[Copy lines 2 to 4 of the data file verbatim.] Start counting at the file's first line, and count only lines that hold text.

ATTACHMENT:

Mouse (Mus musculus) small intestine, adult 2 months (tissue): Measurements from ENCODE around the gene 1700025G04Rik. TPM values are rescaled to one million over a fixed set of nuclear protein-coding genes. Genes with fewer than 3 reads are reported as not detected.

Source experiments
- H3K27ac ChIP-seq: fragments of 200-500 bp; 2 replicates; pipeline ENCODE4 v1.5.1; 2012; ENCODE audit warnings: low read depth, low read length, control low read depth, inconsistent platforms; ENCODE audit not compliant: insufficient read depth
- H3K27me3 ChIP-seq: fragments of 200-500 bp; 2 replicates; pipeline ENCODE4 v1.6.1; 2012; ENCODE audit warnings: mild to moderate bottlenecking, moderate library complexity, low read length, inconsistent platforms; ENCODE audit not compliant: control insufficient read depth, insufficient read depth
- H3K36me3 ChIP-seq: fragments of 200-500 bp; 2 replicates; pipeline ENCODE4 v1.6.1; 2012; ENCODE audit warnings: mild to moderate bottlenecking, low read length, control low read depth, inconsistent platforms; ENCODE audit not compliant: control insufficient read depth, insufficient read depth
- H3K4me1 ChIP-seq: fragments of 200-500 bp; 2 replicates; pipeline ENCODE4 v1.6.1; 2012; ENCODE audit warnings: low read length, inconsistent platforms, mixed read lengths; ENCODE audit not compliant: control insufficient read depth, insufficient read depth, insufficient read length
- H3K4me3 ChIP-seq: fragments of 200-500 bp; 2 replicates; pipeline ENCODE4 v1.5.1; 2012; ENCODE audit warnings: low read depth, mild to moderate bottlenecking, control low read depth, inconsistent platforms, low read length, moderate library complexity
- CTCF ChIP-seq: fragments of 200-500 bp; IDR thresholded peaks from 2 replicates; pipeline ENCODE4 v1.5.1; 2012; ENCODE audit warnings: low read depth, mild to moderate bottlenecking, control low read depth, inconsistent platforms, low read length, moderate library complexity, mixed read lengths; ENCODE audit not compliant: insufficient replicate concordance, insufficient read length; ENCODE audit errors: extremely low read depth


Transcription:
Source experiments
- H3K27ac ChIP-seq: fragments of 200-500 bp; 2 replicates; pipeline ENCODE4 v1.5.1; 2012; ENCODE audit warnings: low read depth, low read length, control low read depth, inconsistent platforms; ENCODE audit not compliant: insufficient read depth
- H3K27me3 ChIP-seq: fragments of 200-500 bp; 2 replicates; pipeline ENCODE4 v1.6.1; 2012; ENCODE audit warnings: mild to moderate bottlenecking, moderate library complexity, low read length, inconsistent platforms; ENCODE audit not compliant: control insufficient read depth, insufficient read depth